</> as end tag
Jon.Bosak at eng.Sun.COM
Mon Nov 3 01:54:13 GMT 1997
| This is totally optional and experimental. The only rational is that
| for large documents or documents with long tag names, this saves a lot
| of bytes.
Tests have shown that this difference disappears under compression.
| Think of it as a kind of compression technique that would
| only be enabled when both ends of the pipe can handle it.
Empty end tags are a well formedness error, and the behavior of a
conforming XML processor upon encountering such an error is to stop
The prohibition on empty end tags was adopted specifically to enable
users to perform a large class of maintenance operations on XML
documents without having to buy commercial software. I'm having a
very difficult time seeing this as anything but a blatant attempt to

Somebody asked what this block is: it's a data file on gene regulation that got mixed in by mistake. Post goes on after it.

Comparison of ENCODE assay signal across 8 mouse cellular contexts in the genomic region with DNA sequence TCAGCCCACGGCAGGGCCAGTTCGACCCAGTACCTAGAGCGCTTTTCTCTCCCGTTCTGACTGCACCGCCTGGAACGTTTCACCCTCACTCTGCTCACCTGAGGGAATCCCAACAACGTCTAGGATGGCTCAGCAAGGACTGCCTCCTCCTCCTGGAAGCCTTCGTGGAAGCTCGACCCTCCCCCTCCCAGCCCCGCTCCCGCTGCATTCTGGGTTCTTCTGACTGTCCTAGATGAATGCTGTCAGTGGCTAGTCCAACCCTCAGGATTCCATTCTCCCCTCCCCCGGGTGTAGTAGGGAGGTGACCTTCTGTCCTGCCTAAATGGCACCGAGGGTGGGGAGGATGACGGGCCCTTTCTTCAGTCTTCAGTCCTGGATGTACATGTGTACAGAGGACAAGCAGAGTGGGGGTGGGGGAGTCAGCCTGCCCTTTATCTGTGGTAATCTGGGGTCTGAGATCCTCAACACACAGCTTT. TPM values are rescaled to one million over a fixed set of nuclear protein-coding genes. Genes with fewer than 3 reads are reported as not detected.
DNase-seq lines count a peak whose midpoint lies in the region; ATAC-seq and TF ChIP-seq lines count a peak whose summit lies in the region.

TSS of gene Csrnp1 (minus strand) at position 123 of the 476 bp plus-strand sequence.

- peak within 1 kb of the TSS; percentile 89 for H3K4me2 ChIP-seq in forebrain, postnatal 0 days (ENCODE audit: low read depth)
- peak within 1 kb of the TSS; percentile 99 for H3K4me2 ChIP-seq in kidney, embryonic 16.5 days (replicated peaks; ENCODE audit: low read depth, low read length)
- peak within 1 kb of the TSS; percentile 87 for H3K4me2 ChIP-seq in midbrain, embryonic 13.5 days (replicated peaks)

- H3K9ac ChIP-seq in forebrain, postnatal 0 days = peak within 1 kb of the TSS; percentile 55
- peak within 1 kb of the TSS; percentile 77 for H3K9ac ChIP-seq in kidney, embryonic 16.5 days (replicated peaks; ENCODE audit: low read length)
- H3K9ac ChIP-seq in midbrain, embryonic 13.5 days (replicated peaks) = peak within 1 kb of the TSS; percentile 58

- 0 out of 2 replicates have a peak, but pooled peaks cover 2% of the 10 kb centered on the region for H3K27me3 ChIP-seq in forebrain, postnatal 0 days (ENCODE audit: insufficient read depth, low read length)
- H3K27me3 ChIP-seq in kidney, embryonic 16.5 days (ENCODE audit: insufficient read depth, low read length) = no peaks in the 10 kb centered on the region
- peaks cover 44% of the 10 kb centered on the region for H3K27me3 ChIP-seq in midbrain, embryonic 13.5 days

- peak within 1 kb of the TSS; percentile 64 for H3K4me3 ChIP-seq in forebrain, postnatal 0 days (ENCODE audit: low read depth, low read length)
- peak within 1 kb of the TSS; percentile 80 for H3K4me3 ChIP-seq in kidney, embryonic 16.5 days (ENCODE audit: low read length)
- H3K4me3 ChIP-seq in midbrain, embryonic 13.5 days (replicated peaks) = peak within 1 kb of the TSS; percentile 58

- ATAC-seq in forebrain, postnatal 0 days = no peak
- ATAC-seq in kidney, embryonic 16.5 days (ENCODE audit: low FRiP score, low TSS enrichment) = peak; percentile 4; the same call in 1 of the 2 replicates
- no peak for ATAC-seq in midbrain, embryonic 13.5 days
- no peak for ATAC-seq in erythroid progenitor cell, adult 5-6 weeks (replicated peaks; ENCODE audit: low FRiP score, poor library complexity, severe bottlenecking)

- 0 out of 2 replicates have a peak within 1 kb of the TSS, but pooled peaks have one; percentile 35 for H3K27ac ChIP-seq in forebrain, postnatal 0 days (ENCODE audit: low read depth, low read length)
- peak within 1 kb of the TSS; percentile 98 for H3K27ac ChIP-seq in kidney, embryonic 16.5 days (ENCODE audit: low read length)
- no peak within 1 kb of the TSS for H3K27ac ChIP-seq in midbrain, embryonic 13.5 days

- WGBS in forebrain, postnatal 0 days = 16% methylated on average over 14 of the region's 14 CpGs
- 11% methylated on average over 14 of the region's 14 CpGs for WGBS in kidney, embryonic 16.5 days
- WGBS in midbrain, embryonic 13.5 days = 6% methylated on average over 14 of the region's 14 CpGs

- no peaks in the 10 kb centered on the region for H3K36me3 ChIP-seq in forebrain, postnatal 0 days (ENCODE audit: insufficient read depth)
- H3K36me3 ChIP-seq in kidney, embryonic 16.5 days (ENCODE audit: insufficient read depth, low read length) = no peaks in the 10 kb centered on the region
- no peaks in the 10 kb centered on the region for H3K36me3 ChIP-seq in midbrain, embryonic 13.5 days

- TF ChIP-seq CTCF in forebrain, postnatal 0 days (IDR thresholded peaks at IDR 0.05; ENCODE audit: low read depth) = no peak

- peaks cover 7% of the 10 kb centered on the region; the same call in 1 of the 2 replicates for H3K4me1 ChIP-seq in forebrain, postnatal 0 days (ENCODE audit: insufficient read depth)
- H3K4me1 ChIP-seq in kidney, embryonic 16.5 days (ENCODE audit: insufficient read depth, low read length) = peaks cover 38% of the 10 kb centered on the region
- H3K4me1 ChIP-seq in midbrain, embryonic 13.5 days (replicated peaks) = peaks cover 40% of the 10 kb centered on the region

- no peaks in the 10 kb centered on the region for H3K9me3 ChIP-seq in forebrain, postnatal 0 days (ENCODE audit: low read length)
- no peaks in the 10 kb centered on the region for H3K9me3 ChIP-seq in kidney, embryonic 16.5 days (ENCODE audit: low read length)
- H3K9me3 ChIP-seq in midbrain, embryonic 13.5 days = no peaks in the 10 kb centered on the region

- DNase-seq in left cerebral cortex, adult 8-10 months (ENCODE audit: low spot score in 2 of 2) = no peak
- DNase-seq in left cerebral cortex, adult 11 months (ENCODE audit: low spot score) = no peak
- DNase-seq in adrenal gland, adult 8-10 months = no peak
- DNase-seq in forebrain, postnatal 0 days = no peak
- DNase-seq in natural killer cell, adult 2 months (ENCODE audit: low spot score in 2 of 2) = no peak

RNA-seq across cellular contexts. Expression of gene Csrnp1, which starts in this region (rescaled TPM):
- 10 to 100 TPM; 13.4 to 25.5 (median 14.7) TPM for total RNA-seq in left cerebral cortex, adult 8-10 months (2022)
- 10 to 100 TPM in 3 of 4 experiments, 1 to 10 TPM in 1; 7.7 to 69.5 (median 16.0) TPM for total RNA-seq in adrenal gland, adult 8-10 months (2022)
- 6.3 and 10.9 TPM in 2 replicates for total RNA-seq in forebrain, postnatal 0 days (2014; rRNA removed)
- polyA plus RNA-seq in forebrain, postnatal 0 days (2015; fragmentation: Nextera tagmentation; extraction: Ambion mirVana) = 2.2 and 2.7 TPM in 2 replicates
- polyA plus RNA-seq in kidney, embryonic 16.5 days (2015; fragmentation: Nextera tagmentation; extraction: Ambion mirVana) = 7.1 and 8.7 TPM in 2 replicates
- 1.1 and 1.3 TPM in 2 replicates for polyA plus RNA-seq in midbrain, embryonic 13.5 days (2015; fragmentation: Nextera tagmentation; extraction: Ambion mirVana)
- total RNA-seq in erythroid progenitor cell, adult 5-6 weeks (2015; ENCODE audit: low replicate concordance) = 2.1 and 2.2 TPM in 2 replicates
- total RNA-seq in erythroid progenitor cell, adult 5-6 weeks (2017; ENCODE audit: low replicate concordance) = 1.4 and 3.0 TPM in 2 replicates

subvert the standard by implementing a nonstandard feature in a widely
disseminated parser. Please help me to understand this differently.
xml-dev: A list for W3C XML Developers. To post, mailto:xml-dev at ic.ac.uk
Archived as: http://www.lists.ic.ac.uk/hypermail/xml-dev/
To (un)subscribe, mailto:majordomo at ic.ac.uk the following message;
To subscribe to the digests, mailto:majordomo at ic.ac.uk the following message;
List coordinator, Henry Rzepa (mailto:rzepa at ic.ac.uk)
More information about the Xml-dev